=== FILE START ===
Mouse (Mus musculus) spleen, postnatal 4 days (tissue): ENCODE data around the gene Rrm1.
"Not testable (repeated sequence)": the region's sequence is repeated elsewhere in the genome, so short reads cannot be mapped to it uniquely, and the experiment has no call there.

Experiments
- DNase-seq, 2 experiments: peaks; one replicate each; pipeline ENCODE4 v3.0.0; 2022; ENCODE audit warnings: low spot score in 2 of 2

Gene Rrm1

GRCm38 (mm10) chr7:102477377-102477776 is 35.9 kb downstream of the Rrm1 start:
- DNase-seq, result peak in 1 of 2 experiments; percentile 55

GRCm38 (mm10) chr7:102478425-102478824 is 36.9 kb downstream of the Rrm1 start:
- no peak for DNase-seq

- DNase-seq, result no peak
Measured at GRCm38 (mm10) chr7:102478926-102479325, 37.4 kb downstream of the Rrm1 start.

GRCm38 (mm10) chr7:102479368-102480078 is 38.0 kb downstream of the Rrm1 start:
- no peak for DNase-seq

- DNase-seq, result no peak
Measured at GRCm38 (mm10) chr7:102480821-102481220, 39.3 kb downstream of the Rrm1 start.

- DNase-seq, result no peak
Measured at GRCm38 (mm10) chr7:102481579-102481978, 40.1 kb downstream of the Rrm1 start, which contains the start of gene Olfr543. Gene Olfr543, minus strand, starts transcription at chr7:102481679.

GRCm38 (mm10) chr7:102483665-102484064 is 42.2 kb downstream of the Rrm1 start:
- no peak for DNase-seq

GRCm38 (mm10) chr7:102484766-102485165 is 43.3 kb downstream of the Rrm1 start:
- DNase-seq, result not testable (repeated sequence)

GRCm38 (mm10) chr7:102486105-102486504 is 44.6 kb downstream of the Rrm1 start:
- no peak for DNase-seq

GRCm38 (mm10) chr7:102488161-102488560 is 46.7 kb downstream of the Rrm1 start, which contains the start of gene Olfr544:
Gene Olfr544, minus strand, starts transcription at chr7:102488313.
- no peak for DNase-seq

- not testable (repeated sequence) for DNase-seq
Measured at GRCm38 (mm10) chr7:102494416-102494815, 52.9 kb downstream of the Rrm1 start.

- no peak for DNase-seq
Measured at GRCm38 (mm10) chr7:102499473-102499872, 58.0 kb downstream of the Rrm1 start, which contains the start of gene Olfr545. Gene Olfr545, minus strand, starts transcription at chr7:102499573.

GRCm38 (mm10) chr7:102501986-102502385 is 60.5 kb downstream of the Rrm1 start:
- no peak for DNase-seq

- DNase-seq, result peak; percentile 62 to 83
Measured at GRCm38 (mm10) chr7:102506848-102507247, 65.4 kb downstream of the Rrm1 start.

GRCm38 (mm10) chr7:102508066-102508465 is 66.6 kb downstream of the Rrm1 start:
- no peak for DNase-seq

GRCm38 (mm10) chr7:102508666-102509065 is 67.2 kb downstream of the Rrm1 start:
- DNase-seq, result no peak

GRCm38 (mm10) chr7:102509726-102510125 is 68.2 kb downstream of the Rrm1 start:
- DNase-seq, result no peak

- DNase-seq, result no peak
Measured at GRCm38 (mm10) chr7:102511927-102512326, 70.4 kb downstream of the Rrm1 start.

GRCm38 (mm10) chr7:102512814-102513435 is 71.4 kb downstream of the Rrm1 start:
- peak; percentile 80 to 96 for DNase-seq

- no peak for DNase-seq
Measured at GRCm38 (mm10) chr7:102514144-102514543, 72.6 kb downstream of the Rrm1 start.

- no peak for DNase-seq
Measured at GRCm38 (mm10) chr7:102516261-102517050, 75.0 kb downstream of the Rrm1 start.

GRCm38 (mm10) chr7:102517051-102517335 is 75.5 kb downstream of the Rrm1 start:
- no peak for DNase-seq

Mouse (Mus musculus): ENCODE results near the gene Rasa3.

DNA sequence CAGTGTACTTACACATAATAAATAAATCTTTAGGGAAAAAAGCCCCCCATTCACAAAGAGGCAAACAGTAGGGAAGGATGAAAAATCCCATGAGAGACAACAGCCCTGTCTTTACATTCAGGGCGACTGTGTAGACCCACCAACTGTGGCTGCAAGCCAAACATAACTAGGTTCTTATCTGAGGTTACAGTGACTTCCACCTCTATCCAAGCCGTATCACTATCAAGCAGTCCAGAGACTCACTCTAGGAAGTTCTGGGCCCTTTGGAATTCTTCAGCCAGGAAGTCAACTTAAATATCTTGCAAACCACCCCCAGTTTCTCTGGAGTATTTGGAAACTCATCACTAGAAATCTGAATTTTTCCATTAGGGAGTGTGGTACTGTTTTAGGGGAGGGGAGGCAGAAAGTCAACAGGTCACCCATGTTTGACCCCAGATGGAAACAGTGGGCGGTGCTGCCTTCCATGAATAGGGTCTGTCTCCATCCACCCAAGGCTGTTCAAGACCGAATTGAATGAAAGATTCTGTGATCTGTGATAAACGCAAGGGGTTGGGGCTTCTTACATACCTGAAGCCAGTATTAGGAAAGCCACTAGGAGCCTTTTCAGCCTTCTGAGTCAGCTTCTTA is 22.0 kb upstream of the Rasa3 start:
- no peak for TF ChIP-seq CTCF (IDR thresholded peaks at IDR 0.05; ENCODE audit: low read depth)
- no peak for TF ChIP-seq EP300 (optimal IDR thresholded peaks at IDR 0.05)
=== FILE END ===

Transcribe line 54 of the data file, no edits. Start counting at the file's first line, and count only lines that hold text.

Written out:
- no peak for TF ChIP-seq EP300 (optimal IDR thresholded peaks at IDR 0.05)